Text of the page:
The Award was launched last summer by the RES4Africa Foundation, the promoter of the Micro-Grid Academy, thanks to the support of Enel Green Power: the main aim of the initiative was to reward young African talents who, thanks to particular projects and initiatives, seek to address the major environmental and social challenges that hamper the full development of African countries.

These Micro-Grid Academy students were able to make the most of the training they received, they demonstrated to be able to return and amplify the knowledge they acquired by creating a real project to bring a concrete impact in their communities” states Salvatore Bernabei, “They demonstrated their ability to think out of the box, to be the change that is needed, and I’m glad today to announce the winners of the first edition. Congratulations Eileen, Elly and Norah: you have demonstrated that empowering the youth means empowering the development of entire communities.

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                                   by Matteo Di Castelnuovo, SDA Associate Professor of Practice

ONE OF THE FUNDAMENTAL DRIVERS TRANSFORMING THE ENERGY SECTOR IS CHANGING: END USERS, WHO NOW HAVE GREATER FREEDOM OF CHOICE AND CAN BECOME PRODUCERS THEMSELVES THANKS TO TECHNOLOGY. FOR COMPANIES IT REPRESENTS A RADICAL BUSINESS CHANGE.

 

Who are the end consumers when it comes to energy? Their role and behavior are changing compared to the past. In a recent article, along with SDA Bocconi School of Management's Andrea Biancardi, "A New Paradigm in the Electricity Sector: Key trends and stock performance of European utilities," published in the European Energy and Climate Journal, we mapped and analyzed the six main drivers that are leading the transition to a more efficient and sustainable energy system. The first, perhaps the best known, is the decarbonization of the energy sector. The second is that of decentralization, i.e. the progressive growth in the number of small-scale electricity production plants, typically based on green technologies. The third driver is represented by digitalization, a trend common to most sectors. And the fourth is that of electrification, which is perhaps the most visible even to the layman: our energy consumption is increasingly becoming electricity consumption. The fifth, fundamental for promoting an acceleration of the rate of innovation in the energy industry, is that of industrial convergence.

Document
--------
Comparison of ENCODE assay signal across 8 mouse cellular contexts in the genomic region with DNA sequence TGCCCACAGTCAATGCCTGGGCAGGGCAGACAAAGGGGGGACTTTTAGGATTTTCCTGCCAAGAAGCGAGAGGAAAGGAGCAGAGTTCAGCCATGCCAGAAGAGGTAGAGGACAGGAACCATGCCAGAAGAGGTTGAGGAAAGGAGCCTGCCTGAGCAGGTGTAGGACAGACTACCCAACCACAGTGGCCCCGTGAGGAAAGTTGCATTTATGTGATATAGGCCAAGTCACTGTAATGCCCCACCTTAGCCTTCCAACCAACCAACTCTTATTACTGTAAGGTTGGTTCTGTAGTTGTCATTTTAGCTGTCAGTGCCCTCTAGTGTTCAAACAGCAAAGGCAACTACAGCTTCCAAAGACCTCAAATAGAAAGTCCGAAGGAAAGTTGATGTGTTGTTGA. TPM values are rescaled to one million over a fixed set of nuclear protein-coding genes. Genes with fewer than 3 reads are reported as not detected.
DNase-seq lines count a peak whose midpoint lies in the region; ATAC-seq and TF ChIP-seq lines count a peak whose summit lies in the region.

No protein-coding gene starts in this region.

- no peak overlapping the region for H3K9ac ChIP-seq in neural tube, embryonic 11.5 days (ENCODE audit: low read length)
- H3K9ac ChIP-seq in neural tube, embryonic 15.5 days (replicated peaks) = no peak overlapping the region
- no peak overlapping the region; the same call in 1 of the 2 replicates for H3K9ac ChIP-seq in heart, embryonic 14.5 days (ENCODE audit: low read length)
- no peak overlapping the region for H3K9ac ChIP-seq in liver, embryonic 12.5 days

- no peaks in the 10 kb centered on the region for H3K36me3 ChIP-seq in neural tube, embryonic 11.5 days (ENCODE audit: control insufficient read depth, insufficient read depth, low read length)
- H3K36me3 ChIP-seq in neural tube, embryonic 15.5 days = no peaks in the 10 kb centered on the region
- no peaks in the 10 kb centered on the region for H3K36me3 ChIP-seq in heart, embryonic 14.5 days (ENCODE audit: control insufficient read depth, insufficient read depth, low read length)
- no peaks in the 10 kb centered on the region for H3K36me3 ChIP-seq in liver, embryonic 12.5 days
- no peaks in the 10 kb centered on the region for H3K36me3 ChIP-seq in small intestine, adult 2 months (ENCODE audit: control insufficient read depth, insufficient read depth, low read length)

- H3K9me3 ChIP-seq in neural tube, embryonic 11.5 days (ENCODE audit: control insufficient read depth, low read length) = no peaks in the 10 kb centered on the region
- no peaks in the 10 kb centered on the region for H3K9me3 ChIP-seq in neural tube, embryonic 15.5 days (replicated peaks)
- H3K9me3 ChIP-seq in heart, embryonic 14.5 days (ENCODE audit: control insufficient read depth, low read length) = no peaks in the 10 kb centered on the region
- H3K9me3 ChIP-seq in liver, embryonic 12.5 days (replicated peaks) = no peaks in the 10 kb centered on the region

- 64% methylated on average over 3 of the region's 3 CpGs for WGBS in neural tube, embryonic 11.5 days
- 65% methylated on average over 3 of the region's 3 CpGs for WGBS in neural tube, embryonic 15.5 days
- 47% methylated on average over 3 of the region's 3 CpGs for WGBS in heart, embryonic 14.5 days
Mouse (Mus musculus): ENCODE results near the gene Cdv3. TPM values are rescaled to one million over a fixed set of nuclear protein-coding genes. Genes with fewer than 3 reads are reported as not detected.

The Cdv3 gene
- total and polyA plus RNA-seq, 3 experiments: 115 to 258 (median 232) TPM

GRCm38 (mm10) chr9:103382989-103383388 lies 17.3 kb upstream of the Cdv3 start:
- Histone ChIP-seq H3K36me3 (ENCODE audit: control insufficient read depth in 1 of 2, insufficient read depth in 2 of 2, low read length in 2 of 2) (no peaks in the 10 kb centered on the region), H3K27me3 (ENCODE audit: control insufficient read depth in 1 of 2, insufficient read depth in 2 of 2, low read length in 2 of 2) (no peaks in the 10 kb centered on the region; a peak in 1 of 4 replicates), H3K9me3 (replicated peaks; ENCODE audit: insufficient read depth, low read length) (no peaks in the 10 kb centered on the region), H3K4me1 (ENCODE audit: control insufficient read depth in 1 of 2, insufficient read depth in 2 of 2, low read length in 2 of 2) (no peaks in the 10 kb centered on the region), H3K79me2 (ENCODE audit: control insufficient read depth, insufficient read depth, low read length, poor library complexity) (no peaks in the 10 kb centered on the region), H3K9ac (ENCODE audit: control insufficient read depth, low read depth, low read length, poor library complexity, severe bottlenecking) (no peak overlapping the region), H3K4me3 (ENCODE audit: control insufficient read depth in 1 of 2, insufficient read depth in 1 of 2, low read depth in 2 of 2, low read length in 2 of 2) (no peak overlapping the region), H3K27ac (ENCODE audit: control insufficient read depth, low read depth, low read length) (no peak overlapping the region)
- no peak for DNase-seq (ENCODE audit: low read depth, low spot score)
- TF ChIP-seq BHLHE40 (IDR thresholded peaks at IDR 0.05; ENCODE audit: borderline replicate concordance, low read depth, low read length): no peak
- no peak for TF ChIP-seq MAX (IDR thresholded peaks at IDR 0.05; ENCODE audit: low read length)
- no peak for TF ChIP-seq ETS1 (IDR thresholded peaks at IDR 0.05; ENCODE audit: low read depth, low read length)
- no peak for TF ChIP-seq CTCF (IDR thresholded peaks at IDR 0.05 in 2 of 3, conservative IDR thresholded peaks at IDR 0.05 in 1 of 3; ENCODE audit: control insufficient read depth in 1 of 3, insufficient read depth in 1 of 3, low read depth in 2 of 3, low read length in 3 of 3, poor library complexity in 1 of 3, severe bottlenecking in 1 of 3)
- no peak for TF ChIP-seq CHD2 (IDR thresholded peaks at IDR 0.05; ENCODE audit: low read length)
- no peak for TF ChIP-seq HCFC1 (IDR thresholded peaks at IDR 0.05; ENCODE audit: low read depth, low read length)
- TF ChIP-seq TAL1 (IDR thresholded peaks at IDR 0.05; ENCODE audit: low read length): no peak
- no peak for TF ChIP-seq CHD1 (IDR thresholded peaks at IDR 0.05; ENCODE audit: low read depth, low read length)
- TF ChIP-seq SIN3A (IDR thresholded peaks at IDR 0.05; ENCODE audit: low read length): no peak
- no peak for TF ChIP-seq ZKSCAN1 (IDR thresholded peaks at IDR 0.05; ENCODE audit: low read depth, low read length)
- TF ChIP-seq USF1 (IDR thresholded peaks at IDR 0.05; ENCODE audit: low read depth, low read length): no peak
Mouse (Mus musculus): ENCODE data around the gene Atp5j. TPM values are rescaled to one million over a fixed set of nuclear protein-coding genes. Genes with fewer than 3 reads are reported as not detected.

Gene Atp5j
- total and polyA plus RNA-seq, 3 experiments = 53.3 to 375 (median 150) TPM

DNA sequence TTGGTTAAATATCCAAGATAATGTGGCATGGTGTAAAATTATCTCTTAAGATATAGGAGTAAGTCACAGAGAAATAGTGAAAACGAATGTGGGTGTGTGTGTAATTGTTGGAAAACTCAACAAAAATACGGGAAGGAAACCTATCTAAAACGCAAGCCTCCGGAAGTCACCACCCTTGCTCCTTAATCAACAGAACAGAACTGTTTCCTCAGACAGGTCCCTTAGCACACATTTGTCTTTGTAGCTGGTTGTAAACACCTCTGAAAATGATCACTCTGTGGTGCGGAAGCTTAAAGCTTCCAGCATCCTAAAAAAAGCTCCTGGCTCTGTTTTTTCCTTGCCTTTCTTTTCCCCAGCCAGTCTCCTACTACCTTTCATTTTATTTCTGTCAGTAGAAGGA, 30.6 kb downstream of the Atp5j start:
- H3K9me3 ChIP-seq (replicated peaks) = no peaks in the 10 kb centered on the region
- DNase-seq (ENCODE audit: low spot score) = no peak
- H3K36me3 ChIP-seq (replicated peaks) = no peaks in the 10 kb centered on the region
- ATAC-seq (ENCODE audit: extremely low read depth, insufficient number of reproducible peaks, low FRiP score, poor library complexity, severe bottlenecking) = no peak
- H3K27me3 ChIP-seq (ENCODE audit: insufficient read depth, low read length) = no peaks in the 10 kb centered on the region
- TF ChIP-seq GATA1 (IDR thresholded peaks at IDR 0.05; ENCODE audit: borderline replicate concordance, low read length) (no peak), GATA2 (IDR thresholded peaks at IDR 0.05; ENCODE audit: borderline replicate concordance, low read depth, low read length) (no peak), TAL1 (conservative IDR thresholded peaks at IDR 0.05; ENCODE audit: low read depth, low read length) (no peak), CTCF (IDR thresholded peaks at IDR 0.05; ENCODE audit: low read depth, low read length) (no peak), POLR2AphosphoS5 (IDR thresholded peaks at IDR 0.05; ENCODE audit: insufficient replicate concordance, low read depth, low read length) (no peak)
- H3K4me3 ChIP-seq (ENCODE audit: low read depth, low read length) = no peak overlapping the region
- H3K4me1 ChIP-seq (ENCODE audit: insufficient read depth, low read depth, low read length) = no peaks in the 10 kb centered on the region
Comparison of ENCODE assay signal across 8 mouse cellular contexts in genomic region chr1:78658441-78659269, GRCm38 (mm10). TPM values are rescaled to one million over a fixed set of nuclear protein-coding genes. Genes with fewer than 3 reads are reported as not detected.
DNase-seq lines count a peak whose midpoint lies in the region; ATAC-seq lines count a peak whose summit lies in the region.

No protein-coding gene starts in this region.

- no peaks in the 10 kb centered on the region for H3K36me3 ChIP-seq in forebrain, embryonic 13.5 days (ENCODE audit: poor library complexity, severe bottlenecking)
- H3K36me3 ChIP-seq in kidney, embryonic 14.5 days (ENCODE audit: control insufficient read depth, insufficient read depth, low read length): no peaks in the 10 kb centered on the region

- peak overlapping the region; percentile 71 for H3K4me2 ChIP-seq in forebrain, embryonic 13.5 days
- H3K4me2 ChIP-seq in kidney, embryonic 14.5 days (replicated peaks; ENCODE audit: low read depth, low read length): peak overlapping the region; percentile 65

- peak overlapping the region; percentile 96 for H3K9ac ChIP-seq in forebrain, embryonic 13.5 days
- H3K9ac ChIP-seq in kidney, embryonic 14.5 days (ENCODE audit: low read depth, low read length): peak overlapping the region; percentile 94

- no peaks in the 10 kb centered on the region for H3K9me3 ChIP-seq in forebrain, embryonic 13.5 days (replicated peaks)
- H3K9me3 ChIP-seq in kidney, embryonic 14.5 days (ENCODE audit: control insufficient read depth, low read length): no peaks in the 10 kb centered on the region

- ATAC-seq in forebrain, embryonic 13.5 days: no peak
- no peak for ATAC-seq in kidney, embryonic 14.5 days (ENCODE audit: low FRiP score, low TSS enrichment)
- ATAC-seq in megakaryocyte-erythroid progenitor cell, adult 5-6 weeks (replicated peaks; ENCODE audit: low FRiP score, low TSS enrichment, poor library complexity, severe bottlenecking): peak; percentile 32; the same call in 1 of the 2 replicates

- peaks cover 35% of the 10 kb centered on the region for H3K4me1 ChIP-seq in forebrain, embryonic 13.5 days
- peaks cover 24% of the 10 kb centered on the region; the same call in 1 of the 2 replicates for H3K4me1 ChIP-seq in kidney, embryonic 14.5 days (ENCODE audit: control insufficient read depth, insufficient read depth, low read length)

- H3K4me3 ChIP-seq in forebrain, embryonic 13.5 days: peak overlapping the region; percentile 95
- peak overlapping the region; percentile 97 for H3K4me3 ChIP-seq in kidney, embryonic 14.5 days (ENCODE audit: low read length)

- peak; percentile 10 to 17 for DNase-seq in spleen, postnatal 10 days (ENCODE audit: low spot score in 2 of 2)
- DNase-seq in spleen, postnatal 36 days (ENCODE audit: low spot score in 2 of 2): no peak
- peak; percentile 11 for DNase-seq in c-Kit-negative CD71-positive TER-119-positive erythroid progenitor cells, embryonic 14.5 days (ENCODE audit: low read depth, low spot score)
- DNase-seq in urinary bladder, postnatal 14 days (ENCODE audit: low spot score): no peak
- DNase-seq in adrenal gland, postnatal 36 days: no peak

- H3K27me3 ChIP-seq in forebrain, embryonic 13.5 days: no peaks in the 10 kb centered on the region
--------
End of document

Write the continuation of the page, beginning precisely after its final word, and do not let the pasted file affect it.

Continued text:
This highlights how a growing number of subjects from other industries (Google, Apple, Tesla, Shell, VW, etc.) are rapidly “converging” towards the electricity sector thanks to new business opportunities that are emerging.

 

Related Read: 

Role of Decentralized/Distributed Energy Solutions in Emergency Situations: The Case of Tigray in Mind 

Aligning Ethiopian Energy Markets for Innovation and More Jobs

 

But there is a sixth and final driver, which is defined as the activation of the final energy consumer. In this case, we are referring to the radical change in the behavior and role of consumers, mainly as a result of the recent evolution in a few key factors: these include technological innovation (e.g. smart meters), more effective regulation of incentives (e.g. dynamic fees), market information that is easier to access (e.g. supplier apps and offer comparison sites), and a greater awareness of the environmental impact caused by energy production and consumption. Specifically, not very proactive or passive historically (e.g. with a very inelastic demand, to use an economics term), energy consumers are now gradually beginning to take action and interact with energy supply companies, but also with the market itself.